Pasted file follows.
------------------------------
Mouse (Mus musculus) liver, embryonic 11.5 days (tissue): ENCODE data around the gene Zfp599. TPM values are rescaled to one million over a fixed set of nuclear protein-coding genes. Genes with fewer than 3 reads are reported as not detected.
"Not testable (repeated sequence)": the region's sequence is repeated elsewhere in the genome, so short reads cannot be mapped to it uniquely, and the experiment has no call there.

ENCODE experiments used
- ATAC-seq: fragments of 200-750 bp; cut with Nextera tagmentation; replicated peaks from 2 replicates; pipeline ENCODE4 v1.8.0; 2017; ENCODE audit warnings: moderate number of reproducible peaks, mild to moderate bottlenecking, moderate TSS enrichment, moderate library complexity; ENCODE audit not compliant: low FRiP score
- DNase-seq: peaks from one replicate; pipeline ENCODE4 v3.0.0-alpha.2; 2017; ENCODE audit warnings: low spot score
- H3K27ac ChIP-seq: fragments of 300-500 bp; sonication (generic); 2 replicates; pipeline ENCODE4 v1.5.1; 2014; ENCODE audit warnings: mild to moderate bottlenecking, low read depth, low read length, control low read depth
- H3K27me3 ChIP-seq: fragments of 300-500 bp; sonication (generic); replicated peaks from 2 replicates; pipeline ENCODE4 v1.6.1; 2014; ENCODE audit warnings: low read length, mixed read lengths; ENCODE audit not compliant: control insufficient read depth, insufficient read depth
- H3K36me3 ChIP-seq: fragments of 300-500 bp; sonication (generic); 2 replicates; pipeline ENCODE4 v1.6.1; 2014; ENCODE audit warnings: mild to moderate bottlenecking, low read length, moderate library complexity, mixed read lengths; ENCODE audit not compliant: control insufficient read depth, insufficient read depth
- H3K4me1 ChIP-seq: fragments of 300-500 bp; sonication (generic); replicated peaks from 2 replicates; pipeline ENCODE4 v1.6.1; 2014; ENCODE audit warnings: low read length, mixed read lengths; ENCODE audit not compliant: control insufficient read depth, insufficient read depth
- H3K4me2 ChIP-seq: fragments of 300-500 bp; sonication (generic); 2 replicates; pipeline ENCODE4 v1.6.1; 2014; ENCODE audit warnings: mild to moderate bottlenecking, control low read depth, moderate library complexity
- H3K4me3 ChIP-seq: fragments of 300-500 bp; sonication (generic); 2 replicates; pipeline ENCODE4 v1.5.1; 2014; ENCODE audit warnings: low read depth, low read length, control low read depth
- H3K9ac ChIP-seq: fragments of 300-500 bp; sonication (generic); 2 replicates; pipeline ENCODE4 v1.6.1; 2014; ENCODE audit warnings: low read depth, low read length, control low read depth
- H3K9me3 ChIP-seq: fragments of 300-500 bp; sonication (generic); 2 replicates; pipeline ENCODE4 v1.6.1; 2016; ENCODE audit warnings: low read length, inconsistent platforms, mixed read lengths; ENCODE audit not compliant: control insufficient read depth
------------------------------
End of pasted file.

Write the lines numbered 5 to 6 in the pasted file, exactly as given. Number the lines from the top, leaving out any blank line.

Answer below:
- DNase-seq: peaks from one replicate; pipeline ENCODE4 v3.0.0-alpha.2; 2017; ENCODE audit warnings: low spot score
- H3K27ac ChIP-seq: fragments of 300-500 bp; sonication (generic); 2 replicates; pipeline ENCODE4 v1.5.1; 2014; ENCODE audit warnings: mild to moderate bottlenecking, low read depth, low read length, control low read depth